Conventional geothermal, or earth energy, facilities tend to be located in countries, including Canada, that lie along the so-called Ring of Fire – a region with shallow heat.

Though out of date, estimates for potential in Canada range from 3,000 to 6,000 megawatts, much higher as drilling and engineering costs fall.

Thompson's company has focused its efforts on Nevada because of U.S. incentives that help fund early drilling costs.

The U.S. also offers a production tax credit of two cents per kilowatt-hour, while Canada offers one cent.

"I had done a lot of research in Canada and after several years ended up banging my head against the wall," said Thompson, recalling the difficulty of getting support.

"We ended up looking at projects stateside."

It's a similar story for Nevada Geothermal Power Inc., Polaris Geothermal Inc. and Western GeoPower Corp., all Canadian-based companies that have done most of their development outside of Canada.

The only commercial geothermal power initiative under development in Canada is Western Geo's South Meager project in B.C.

Germany, on the other hand, is forging ahead with next-generation "enhanced geothermal" that will make it possible to develop the technology in more locations around the world.

In the U.S., the Department of Energy last month pledged to invest up to $90 million (U.S.) over four years into research related to enhanced geothermal systems.

More info: Geothermal Energy Investing

Sunday, July 6, 2008

Dengue Fever spreading; early detection and replacement of fluids crucial


Dengue fever: spreading and often undiagnosed
Travellers are sometimes unaware they have contracted the illness, leaving them vulnerable to more dangerous subsequent infections


The Canadian Press

July 1, 2008

It goes by the nickname "break bone fever." And after his brush with dengue fever, Phil Day knows why.

Mr. Day, an expatriate Canadian living in Singapore, contracted the mosquito-borne viral disease in 2007 after years of working in cities across Asia. He and his wife, Karen, were both afflicted, struggling through an illness that left them exhausted and in pain.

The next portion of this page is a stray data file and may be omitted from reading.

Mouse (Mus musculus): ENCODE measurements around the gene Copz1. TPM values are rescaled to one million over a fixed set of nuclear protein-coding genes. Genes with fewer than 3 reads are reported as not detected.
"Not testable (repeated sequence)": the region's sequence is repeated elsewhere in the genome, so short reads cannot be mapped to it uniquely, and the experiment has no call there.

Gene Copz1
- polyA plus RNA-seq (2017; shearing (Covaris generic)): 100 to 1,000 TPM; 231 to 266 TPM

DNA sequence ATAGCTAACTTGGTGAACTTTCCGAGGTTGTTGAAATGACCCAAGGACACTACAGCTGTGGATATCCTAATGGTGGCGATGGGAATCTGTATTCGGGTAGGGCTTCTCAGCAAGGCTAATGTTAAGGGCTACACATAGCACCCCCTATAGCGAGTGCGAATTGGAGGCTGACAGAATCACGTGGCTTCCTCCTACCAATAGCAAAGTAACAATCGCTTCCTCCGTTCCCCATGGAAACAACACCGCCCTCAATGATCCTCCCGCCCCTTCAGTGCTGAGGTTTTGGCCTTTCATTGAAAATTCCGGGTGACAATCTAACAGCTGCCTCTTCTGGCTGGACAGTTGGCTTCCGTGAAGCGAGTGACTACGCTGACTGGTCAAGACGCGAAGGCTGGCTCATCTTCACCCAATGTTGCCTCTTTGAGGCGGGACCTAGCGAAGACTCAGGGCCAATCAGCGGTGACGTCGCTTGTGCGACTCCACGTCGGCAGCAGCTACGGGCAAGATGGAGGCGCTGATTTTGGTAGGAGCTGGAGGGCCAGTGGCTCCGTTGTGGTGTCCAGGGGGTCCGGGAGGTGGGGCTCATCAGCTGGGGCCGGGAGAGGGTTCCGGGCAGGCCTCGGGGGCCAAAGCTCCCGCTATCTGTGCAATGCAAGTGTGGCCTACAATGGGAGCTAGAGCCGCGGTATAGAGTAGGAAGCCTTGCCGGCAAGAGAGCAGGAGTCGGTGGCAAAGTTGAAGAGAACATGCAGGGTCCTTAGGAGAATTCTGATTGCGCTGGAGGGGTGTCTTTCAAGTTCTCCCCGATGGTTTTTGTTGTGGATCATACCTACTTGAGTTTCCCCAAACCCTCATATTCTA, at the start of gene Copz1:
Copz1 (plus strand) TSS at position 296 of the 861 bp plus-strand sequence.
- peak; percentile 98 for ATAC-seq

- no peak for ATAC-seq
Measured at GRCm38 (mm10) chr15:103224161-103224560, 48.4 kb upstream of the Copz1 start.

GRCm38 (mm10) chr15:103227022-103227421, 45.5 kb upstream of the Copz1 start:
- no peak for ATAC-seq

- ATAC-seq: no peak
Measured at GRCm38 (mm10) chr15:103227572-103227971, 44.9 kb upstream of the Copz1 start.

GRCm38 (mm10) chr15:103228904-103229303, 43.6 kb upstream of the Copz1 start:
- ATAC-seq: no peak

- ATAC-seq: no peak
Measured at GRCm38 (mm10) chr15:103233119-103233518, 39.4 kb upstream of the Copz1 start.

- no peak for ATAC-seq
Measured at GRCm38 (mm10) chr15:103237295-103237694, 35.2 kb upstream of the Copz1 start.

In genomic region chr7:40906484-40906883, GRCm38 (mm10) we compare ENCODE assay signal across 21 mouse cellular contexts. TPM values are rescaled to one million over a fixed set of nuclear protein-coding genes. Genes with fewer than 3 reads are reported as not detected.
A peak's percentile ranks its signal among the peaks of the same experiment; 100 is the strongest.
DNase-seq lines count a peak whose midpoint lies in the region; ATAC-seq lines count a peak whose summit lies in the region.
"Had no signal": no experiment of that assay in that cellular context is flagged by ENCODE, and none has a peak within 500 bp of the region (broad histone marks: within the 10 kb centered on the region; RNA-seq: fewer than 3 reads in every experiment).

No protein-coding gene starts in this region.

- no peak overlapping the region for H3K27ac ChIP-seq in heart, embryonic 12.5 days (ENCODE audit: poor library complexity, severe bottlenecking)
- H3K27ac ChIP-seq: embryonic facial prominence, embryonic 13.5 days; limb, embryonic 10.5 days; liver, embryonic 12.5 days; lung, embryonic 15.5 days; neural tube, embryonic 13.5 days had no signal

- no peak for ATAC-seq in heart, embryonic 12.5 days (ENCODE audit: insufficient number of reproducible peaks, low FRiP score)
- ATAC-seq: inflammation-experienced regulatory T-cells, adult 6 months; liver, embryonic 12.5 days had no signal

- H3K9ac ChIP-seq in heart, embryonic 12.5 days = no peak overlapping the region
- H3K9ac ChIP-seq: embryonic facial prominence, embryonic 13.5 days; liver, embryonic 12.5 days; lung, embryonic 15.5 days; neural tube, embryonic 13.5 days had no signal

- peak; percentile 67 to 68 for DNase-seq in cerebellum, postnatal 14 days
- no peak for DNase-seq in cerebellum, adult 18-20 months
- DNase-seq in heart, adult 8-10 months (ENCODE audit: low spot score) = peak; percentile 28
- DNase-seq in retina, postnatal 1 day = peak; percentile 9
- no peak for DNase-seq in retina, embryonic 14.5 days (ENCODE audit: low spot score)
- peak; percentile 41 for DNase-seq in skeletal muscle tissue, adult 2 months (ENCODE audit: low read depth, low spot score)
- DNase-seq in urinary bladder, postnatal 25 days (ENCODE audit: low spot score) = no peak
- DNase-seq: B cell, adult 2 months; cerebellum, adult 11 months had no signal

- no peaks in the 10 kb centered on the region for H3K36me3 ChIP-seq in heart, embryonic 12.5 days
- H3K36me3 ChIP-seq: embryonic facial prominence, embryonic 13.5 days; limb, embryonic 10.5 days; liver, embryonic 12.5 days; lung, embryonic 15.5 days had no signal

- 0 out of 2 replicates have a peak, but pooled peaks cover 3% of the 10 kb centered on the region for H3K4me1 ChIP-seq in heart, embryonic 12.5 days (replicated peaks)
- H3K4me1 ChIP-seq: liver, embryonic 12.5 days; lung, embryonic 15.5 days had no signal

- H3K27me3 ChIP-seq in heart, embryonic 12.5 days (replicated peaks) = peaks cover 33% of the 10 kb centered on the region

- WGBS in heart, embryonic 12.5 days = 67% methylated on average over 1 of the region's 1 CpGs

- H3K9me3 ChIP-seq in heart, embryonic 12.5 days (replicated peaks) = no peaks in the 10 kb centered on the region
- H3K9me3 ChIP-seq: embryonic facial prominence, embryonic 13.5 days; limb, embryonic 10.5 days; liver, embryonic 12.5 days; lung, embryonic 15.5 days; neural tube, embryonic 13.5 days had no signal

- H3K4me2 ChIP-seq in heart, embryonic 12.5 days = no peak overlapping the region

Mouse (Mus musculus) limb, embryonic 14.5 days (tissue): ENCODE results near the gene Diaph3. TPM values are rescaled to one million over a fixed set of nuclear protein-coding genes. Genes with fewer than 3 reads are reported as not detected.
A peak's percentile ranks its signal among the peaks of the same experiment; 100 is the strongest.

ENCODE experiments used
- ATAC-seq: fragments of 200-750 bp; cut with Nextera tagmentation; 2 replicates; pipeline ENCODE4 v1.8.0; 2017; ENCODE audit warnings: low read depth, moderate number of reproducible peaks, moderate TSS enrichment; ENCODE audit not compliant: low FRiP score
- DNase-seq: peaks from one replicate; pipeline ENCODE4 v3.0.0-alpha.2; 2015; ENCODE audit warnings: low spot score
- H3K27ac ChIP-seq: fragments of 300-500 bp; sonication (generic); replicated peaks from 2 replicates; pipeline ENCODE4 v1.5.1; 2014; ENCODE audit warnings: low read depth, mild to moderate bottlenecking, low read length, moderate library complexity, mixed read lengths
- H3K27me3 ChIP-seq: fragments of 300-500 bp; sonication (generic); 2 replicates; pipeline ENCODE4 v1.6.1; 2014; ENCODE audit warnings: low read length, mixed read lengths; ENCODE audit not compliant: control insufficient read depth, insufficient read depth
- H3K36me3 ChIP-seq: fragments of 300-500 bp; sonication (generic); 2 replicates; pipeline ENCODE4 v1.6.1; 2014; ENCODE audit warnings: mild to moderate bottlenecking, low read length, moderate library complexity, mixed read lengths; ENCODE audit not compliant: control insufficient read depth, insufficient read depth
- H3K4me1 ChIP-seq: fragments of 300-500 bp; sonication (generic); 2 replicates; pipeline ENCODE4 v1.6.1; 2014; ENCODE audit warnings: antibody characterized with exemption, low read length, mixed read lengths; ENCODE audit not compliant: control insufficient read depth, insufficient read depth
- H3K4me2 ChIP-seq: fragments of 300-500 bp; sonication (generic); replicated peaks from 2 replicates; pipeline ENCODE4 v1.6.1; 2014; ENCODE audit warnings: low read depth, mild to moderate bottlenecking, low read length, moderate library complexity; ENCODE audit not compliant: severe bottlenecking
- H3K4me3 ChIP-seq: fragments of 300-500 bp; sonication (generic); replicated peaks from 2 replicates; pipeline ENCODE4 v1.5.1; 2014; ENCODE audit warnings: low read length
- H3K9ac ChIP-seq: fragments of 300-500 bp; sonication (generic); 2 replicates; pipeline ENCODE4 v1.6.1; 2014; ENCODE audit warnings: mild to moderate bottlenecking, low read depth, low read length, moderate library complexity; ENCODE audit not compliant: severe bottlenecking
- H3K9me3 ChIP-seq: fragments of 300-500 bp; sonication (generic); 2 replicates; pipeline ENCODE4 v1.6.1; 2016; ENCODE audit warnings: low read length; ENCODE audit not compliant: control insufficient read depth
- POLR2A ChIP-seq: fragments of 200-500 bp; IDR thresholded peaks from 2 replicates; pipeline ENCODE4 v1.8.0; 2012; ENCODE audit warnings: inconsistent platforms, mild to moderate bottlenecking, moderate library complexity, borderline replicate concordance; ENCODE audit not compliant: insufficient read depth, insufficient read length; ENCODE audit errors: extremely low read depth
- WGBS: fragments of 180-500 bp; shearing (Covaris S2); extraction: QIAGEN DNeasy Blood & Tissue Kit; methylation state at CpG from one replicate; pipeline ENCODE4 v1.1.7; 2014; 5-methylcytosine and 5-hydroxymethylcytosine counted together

While they were sick, they needed to be monitored for signs they were developing the severest form of the disease, a life-threatening hemorrhagic fever (neither did). That monitoring required them to go to hospital for daily blood tests. On one of those trips, Mr. Day saw a sight that embodied how he was feeling.

"We were waiting at a traffic light and this old guy, probably 90 years old or so, crossed the street with a cane. He was moving very slowly and every step looked painful," he recounts via e-mail.

"And I turned to my wife and said: 'That's it. That's exactly how I feel.' "

Dengue fever is a disease of warm climes; Canada's cold winters deter the virus from setting up shop here.

But the thousands of Canadians who travel to the wide swaths of the world where the virus does spread are at some risk of becoming infected with a virus that can trigger symptoms ranging from flu-like fatigue and aching joints to a hemorrhagic fever that can kill.

A newly published study looking at trends in dengue infections in travellers notes that the past 20 years have seen a marked expansion of the virus's turf, from Southeast Asia to the islands of the South Pacific, the Caribbean and the Americas. There have even been domestically acquired infections in the United States.